Everything You’d Ever Need to Know About Olive Oil Varieties

If you’re like many people, you’re cooking with olive oil more than ever. But are you also more confused than ever by the options available — extra virgin, virgin, pure, light? It’s important to know the difference, as they vary in color, flavor, aroma, acidity, and nutrient content. The following is a guide to help you navigate the array of olive oils to understand the different varieties, the difference in qualities, and when to use which.

A Drizzle of Olive Oil History

Native to Asia Minor, the olive spread from Iran, Syria, and Palestine. It was first domesticated in the Mediterranean basin about 6,000 years ago. Today, countries rimming the Mediterranean Sea are most renowned for their continued olive cultivation and olive oil production, but Chile, Argentina, Australia, New Zealand, and South Africa also produce olive oil, as do California, Arizona, and Texas in the United States.

Making the Grade

Knowing the historical origins of olive oil is helpful, but knowing the location of origin (or provenance) of your olive oil can be even more essential to choosing the best-quality oil. Hundreds of varieties of olive trees exist, with their fruits varying in size, taste, oil content, ripening time, and other factors.

Different varieties produce distinct flavor characteristics, and the best way to familiarize yourself with these differences is to participate in olive oil tastings at gourmet food shops, farmers’ markets, or local groves, if you’re lucky enough to live near a producer.

Olive Oil Fruit

When it comes to understanding the differences in olive oils made from different varieties and producers worldwide, look for three things:

  • The oil’s age (look for the “best before” date on the bottle)
  • The oil’s provenance
  • The care taken to produce the oil

Unlike wine, the flavor of olive oil does not improve with age: the fresher, the better. And the less time the oil sits on a store shelf, the better. One way to ensure freshness is to obtain your oil from a local source, if possible. The more traveling a bottle of olive oil has to do, the longer it takes to arrive on shelves.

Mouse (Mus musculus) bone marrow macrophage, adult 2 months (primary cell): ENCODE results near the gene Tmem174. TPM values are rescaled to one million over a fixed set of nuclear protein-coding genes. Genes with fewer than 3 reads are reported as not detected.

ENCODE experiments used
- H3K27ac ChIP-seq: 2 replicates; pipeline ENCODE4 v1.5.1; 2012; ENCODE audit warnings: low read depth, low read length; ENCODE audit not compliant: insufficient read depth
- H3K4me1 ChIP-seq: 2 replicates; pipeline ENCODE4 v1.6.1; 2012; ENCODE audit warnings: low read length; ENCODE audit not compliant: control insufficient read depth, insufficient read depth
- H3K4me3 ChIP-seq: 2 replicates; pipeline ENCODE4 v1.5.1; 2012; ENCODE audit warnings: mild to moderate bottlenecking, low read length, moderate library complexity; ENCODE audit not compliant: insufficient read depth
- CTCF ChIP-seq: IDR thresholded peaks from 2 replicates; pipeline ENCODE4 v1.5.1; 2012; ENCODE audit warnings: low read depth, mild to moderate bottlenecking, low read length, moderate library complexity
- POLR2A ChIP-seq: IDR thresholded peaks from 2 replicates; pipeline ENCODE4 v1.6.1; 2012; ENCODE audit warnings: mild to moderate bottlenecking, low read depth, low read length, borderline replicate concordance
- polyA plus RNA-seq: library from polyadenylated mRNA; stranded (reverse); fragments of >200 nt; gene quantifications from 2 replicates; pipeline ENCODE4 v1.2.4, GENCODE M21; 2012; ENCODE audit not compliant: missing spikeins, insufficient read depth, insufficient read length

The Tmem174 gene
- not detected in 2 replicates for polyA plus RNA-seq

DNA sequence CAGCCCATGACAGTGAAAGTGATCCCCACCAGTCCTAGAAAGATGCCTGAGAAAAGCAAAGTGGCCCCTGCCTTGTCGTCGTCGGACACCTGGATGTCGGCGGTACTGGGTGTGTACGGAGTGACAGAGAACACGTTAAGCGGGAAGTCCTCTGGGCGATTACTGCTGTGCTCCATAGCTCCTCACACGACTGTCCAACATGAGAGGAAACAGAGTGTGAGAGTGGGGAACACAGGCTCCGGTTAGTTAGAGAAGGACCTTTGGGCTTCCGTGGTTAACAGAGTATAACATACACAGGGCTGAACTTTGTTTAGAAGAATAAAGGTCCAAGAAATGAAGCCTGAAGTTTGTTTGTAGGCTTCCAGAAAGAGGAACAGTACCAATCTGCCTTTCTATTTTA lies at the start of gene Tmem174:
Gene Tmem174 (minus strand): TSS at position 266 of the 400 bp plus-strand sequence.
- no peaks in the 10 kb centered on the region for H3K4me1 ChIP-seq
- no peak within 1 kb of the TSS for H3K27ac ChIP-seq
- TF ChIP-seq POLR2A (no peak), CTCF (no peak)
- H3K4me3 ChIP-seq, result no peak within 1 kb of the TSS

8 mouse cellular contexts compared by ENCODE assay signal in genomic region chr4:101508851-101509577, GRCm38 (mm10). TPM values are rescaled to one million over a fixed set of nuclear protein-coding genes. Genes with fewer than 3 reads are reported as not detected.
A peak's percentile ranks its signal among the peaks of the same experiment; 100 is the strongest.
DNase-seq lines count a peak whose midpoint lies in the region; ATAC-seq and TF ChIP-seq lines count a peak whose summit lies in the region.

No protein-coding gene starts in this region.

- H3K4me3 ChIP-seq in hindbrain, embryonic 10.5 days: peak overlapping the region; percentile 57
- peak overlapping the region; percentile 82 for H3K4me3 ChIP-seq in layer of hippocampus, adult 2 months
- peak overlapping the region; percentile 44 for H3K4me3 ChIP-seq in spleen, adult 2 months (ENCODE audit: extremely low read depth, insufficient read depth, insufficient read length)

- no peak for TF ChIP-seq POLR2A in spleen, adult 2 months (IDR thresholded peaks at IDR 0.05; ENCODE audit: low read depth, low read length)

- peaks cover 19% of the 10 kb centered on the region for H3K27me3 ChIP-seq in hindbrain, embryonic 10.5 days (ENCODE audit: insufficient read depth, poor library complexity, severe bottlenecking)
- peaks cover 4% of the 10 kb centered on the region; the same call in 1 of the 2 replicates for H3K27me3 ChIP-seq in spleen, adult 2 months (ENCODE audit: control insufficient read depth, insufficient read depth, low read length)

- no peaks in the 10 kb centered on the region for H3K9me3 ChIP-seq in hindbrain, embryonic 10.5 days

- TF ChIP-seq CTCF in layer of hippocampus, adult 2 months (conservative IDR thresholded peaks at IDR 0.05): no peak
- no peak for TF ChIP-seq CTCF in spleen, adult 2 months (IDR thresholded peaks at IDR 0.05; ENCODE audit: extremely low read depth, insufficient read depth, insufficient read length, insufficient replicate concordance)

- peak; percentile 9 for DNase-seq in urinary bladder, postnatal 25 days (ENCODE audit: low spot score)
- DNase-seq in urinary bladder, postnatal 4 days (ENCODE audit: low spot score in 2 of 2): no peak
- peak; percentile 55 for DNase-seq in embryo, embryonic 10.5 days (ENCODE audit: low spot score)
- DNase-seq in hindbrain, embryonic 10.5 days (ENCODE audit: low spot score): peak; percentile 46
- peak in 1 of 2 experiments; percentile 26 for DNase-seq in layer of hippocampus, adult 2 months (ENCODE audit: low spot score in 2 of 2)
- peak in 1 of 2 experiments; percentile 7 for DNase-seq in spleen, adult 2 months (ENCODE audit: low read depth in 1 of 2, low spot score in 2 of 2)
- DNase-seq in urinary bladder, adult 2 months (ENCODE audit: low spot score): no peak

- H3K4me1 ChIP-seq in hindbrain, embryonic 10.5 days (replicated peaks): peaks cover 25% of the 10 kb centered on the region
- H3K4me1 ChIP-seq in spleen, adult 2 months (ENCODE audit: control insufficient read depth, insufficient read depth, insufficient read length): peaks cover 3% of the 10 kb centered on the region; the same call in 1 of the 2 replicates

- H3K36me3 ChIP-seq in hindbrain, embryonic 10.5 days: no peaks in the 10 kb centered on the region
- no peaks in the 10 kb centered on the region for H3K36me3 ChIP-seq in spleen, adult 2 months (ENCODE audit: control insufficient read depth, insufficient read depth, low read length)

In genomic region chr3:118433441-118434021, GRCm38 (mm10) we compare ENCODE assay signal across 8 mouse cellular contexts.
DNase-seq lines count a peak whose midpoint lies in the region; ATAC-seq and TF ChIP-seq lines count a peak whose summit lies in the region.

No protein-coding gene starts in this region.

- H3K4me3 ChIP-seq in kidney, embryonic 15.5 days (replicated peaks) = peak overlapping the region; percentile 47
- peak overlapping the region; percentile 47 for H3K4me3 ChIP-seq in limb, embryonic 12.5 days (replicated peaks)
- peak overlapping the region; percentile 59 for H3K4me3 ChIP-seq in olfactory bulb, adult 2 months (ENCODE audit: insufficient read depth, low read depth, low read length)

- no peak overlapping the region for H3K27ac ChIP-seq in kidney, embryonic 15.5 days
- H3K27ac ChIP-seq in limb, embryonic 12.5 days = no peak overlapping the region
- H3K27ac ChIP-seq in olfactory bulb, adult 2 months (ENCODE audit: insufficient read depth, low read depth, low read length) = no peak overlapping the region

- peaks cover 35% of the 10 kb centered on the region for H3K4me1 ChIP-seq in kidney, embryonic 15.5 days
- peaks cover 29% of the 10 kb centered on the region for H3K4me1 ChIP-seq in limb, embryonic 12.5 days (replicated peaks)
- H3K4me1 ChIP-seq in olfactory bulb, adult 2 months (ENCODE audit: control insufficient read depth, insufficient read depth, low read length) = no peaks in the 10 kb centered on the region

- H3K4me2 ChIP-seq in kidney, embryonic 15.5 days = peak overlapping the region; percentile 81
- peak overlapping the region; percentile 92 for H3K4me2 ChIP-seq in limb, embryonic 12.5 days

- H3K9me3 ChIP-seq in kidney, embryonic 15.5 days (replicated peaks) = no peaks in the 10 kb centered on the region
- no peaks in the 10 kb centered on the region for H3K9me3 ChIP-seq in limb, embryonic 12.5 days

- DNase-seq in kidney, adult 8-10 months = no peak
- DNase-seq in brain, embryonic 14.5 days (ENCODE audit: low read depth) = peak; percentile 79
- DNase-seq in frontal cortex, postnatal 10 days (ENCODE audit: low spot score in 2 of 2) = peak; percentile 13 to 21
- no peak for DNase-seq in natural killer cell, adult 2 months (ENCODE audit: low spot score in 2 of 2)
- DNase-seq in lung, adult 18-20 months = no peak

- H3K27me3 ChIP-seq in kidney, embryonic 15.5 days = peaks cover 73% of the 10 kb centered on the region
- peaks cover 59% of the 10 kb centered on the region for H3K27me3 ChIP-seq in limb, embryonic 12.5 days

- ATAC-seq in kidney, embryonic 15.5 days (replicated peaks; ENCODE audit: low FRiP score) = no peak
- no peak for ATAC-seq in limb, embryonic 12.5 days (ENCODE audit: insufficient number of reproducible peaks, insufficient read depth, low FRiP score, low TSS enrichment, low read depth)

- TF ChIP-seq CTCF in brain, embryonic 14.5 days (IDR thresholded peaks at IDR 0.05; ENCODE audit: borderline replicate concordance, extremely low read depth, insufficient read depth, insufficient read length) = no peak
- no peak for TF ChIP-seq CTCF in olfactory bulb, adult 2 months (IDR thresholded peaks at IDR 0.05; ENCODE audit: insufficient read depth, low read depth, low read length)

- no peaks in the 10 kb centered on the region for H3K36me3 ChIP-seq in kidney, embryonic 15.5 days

When it comes to choosing which grade of olive oil to use when, consider how much olive flavor you’re looking for and the degree of heat you’ll be using with the oil. Read the following to help you make sense of the different grades.

Extra-Virgin Olive Oil

Extra Virgin Olive Oil

Extra-virgin olive oil is simply the extracted juice of crushed olives. It should be free of defects, such as fusty, musty, or rancid flavors. It should taste of fresh ripe or green olives, with ripe fruit yielding buttery and floral notes and green fruit yielding more grassy, pungent, and pleasantly bitter notes. With its rich olive flavor, extra-virgin olive oil delivers the most health benefits, as it is derived from a cold-press, chemical-free process that preserves antioxidants and “good” fats as well as keeps acidity under 1 percent. Oil must meet very specific standards to warrant the “extra-virgin” label.

Use extra-virgin olive oil, often referred to as EVOO, for salad dressings and cold dishes; drizzled over fish, meat, and baked or roasted potatoes; and as a dip for bread, a condiment, or a base for homemade mayonnaise. Get creative with EVOO, pairing it with foods as you would with wine. Pair milder oils with mild foods and more robust EVOOs drizzled over tomatoes and recipes with more full-bodied flavors.

Virgin Olive Oil

Like extra-virgin olive oil, virgin olive oil is also unrefined, using a heat- and chemical-free process similar to that of EVOO. Virgin olive oil is made from slightly riper olives, giving it a lighter, slightly less intense flavor and a higher acidity level of about 2 percent.

Use virgin olive oil for cold dishes, low-temperature cooking, and browning.

Pure Olive Oil

Also labeled as simply “olive oil,” pure olive oil blends refined and virgin oils. It’s still a product of the first press of olives, but heat is used in the extraction process, so it doesn’t retain as many antioxidants. It still offers the same healthy monounsaturated fats as EVOO, but it has a more neutral, less olive-y flavor.

Use pure olive oil for all-purpose cooking, baking, grilling, and roasting and sautéing meats and vegetables. Try it as a marinade with lemon juice and spices or as the oil in pasta, quinoa, whole grain, and potato salads.

Light Olive Oil

Light olive oil is lighter in olive flavor but packs the same calorie count as other olive oils. It is a refined oil with a neutral taste and higher smoke point.

Lighter flavor makes it ideal for sweet and savory baking, but it also works well for sautéing, grilling, and frying. Substitute light olive oil for butter in cookies, muffins, pancakes, cakes, and tart crusts. If you like to make infused oils for salads, vegetables, or bread dipping, light olive oil is the variety to infuse, as the neutral flavor really absorbs the herb, spice, or fruit. You can also use it to grease grills, griddles, and pans before heating. Be cautious of overheating, however, as this oil will smoke at high temperatures.

Olive Pomace Oil

Olive Pomace Oil

Olive pomace oil blends refined oil chemically extracted from the fruit’s pulp after the first press with virgin olive oils fit for consumption as they are. Olive pomace is the lowest grade of olive oil; in fact, it cannot be labeled as olive oil.

For your taste buds’ sake and your health, avoid olive pomace oil. But if you inadvertently buy a bottle, you might use it make soap or to lubricate pans or grill racks.

Whichever olive oil you choose, it’s sure to make a healthy and delicious difference in your recipes. Enjoy!

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